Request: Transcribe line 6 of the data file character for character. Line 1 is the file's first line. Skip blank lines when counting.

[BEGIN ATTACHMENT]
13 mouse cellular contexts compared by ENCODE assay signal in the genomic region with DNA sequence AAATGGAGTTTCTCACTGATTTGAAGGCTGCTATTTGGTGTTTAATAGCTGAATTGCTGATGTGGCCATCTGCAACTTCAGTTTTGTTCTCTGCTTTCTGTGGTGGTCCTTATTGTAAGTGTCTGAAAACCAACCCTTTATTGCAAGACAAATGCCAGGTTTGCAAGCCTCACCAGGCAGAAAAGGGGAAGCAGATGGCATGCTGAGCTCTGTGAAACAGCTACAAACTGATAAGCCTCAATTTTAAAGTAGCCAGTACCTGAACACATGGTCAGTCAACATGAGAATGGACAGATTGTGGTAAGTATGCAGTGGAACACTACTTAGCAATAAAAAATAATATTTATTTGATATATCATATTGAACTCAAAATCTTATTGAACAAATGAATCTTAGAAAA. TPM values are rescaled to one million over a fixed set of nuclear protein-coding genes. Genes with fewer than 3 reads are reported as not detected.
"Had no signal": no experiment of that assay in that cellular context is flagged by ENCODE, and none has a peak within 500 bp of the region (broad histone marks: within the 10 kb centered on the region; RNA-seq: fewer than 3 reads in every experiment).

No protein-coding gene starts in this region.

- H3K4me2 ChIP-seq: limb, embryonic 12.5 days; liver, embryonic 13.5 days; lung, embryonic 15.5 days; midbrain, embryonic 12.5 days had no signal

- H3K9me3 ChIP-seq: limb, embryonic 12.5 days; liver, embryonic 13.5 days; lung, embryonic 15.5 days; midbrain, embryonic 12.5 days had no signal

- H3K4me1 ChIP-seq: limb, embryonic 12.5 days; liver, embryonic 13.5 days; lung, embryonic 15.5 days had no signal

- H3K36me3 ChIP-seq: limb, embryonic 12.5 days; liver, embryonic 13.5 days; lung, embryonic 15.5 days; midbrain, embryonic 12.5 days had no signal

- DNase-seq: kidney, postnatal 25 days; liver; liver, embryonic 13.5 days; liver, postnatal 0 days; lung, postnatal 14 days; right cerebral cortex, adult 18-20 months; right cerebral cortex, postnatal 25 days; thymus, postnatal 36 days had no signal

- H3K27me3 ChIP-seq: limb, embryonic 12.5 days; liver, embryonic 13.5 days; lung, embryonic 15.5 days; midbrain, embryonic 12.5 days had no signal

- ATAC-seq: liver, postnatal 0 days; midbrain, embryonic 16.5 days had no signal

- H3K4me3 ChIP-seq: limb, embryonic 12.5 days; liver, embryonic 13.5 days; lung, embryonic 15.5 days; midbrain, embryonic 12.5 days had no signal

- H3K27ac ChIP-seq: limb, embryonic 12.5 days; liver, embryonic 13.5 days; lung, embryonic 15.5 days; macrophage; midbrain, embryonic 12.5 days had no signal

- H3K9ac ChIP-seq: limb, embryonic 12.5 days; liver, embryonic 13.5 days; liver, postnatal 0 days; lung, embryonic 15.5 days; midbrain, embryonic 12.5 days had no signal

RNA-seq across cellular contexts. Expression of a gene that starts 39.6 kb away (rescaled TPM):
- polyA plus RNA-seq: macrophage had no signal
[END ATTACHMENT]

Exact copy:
- H3K4me1 ChIP-seq: limb, embryonic 12.5 days; liver, embryonic 13.5 days; lung, embryonic 15.5 days had no signal